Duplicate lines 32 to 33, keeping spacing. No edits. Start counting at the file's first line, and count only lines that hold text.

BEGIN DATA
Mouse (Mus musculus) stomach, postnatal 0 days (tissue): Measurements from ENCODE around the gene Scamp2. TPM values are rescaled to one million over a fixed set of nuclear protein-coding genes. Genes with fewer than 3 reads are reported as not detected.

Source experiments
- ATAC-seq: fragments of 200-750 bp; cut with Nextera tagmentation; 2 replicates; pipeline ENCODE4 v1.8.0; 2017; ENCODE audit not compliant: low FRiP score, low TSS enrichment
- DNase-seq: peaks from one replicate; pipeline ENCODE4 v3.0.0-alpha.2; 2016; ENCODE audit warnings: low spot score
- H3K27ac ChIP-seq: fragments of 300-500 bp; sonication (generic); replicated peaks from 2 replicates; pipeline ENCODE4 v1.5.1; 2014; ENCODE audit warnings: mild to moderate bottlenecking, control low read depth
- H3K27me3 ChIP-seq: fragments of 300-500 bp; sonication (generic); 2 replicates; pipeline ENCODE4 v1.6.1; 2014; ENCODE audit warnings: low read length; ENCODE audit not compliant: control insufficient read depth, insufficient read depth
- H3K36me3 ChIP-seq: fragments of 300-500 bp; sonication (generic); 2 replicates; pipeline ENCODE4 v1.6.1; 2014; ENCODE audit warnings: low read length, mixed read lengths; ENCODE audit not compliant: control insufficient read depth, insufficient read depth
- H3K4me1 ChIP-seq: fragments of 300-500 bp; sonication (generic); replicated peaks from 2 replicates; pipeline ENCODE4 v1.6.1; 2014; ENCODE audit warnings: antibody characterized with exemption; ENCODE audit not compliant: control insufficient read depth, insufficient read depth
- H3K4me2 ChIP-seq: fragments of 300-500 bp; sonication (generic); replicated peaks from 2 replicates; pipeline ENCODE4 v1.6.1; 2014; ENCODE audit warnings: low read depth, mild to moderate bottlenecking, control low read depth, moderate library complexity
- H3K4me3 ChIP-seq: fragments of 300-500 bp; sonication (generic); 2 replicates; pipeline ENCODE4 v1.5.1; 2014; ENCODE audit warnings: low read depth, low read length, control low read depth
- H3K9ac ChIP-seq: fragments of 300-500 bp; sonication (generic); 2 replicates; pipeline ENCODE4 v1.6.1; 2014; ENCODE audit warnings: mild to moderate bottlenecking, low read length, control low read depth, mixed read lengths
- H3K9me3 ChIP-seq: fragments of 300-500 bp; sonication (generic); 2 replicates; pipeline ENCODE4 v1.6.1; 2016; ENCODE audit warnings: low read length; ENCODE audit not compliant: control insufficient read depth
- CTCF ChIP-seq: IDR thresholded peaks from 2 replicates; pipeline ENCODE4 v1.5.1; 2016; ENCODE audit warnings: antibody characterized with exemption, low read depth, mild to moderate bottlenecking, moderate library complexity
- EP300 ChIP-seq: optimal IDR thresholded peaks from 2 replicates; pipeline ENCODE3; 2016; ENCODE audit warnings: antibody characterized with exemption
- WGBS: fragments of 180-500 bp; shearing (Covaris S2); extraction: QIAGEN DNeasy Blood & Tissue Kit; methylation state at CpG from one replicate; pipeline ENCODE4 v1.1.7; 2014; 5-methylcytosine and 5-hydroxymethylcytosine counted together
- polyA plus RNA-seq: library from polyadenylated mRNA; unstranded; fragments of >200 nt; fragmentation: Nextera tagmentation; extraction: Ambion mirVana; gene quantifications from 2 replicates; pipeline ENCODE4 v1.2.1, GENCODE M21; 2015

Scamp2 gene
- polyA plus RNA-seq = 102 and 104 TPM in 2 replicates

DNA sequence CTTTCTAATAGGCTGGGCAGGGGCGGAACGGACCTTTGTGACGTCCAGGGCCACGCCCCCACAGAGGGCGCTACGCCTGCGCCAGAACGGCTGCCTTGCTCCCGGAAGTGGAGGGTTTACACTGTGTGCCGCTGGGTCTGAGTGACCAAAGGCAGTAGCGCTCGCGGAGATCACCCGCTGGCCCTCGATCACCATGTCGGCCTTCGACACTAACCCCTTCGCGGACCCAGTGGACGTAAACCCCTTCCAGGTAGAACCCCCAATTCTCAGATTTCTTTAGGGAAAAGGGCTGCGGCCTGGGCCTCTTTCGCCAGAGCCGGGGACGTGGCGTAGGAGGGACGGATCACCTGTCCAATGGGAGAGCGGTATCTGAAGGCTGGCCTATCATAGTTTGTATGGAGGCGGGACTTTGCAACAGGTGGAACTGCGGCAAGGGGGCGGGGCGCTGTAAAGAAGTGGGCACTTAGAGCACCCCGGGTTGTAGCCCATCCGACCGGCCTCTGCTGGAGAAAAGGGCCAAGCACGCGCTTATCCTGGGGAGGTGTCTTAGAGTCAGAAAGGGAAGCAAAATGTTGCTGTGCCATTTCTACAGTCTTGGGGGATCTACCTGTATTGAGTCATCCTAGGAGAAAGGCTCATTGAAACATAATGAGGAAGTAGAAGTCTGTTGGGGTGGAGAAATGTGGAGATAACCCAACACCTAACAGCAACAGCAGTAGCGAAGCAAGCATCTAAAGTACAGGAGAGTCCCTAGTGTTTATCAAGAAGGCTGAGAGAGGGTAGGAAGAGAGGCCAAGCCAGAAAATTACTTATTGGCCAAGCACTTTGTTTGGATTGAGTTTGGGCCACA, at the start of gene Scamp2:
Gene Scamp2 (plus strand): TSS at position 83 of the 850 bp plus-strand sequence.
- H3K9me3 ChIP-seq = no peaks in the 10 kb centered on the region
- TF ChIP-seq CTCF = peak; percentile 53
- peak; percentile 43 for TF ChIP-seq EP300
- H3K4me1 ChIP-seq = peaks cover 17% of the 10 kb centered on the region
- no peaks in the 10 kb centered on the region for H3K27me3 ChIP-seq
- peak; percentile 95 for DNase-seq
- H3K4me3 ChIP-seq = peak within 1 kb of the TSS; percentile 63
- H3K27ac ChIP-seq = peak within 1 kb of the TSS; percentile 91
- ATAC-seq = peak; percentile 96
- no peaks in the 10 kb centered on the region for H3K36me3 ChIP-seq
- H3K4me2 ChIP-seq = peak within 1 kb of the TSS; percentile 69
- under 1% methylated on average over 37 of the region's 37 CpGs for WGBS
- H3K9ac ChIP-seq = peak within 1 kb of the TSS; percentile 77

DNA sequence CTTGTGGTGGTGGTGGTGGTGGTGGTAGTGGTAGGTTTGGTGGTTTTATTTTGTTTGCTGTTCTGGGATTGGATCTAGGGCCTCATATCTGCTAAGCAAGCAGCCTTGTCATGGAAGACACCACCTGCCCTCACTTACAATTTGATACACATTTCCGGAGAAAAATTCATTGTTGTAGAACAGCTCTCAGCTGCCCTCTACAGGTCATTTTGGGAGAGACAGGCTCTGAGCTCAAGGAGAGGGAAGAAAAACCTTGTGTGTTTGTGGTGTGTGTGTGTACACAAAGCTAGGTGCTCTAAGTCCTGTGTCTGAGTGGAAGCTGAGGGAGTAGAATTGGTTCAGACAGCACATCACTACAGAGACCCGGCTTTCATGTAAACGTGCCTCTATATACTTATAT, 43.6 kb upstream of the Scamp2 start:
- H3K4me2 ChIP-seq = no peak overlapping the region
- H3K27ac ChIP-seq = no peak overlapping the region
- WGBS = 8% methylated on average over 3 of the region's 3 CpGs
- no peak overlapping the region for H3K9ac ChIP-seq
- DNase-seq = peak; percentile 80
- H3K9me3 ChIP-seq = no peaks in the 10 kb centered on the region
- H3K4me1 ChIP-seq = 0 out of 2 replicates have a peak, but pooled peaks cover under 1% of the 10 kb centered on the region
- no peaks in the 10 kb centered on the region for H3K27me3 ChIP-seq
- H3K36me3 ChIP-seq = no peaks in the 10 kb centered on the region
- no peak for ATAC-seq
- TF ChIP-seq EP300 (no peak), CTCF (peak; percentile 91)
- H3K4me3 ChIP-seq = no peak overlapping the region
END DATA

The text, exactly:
- under 1% methylated on average over 37 of the region's 37 CpGs for WGBS
- H3K9ac ChIP-seq = peak within 1 kb of the TSS; percentile 77